A thunderclap headache is a severe headache that starts suddenly. It doesn’t gradually build in intensity. Instead, it’s an intense and very painful headache as soon as it starts. It can be a sign of a condition that can be life threatening.

Thunderclap headache is frequently described as the worst headache of someone’s life.

It’s important that you seek medical attention if you think you’re experiencing one. It may also have a benign cause that’s not life threatening, but a doctor should still check it immediately to find out what’s causing it.

The symptoms of a thunderclap headache are similar no matter what’s causing it. These symptoms can include:

  • severe headache pain that starts out of nowhere
  • vomiting and nausea
  • fainting
  • feeling as if it’s the worst headache you’ve ever had
  • pain felt anywhere in your head
  • headache pain, including your neck

It may be triggered by certain activities or have no trigger at all.

A thunderclap headache will typically reach its worst point between 30 to 60 seconds. Many times, it’ll start to go away about an hour from the point of the worst pain, but sometimes it may last for a week or more.

Postcoital thunderclap headache, which people sometimes call an orgasm headache, is a type of headache that occurs during or after sexual activity.

This may be caused by the increase in blood pressure that occurs during an orgasm, making the blood vessels dilate. Increased arousal can also cause the muscles in your head and neck to contract, which could trigger a headache.

In some cases, it happens very suddenly and is characterized by an intense, pounding headache just before or at the same time as an orgasm. You may also notice a dull ache in your head or neck, which increases in intensity as sexual excitement increases.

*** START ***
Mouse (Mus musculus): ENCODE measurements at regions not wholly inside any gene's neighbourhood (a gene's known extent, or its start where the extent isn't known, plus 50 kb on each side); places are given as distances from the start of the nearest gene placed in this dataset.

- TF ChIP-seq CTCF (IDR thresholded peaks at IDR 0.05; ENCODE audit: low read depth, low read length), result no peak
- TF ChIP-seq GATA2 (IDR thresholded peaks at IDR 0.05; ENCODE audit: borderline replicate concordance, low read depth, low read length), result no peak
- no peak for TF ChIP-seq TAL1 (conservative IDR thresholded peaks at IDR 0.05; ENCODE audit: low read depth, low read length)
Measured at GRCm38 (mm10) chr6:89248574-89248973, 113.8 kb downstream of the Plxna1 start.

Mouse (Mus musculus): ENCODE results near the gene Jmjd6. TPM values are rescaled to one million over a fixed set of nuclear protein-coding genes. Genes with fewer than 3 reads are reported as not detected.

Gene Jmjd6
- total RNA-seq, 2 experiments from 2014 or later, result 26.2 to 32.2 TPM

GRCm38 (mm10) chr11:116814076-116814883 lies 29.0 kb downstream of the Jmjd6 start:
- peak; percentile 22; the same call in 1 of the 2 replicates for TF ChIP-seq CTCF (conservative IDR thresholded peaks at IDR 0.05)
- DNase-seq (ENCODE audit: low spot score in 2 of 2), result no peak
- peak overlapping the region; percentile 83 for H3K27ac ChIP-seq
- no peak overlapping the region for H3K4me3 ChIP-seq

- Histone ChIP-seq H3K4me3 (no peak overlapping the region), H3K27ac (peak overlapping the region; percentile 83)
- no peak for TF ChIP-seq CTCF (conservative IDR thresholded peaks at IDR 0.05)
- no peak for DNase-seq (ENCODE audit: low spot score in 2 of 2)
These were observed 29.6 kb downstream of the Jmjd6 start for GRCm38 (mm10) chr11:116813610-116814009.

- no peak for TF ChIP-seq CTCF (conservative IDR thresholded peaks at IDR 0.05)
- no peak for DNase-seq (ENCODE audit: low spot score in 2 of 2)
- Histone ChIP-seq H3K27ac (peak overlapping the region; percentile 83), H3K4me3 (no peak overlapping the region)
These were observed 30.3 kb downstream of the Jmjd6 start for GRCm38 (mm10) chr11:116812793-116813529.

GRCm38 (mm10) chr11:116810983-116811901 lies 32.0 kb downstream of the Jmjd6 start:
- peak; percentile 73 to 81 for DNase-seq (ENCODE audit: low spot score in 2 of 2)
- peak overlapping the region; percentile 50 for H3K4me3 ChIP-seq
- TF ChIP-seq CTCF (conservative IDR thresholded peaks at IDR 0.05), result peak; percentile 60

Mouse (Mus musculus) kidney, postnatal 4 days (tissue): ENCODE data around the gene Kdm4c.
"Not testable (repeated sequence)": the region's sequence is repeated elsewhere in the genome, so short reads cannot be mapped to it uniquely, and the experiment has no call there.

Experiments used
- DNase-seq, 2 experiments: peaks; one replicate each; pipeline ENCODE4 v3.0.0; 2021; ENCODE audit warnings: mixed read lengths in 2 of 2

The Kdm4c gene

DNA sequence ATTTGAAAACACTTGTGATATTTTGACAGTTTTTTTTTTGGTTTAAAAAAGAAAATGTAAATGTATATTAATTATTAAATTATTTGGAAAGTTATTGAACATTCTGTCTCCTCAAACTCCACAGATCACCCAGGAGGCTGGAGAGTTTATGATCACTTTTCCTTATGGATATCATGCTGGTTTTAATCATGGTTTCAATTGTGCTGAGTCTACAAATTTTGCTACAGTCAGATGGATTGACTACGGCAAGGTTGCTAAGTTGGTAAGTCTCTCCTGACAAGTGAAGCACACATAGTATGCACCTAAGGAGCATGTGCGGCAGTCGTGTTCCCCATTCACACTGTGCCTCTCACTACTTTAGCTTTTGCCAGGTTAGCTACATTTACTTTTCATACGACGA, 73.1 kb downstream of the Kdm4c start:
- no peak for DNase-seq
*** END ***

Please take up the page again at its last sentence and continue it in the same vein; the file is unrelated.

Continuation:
This type of thunderclap headache can range from mild to very severe and may last anywhere from 1 minute to 72 hours.

Though postcoital thunderclap headaches can affect anyone, certain people may be at a higher risk, including men and those with a history of migraine.

A thunderclap headache is most commonly a symptom of a subarachnoid hemorrhage, or bleeding in the brain, which can be life threatening if not treated quickly. The most common cause of this type of bleeding is a ruptured aneurysm in the brain.

Other serious and possibly life threatening causes may include:

In some cases, a physical cause for your thunderclap headache may not be found. These types of thunderclap headaches are considered to be due to an idiopathic benign recurrent headache disorder.

This headache can only be diagnosed after testing for all other causes.

While there may not be a cause for this type, there are some things that are common triggers. These triggers include:

  • sexual activity
  • physical activity
  • a bowel movement that causes you to strain
  • injury

Most thunderclap headaches aren’t the same as migraine episodes. However, it’s common for those who experience thunderclap headaches to have had frequent migraine experiences in the past.

Only tests performed by a medical professional can determine which type of headache you’re having.

If tests reveal that your thunderclap headache doesn’t have a life threatening cause, then it may be a disorder that’s considered a type of migraine headache.

The first step in treating thunderclap headaches is to determine the cause.

After a physical evaluation and gathering information about your symptoms, your doctor will usually start with a CT scan. CT scans will often be enough for your doctor to determine the cause.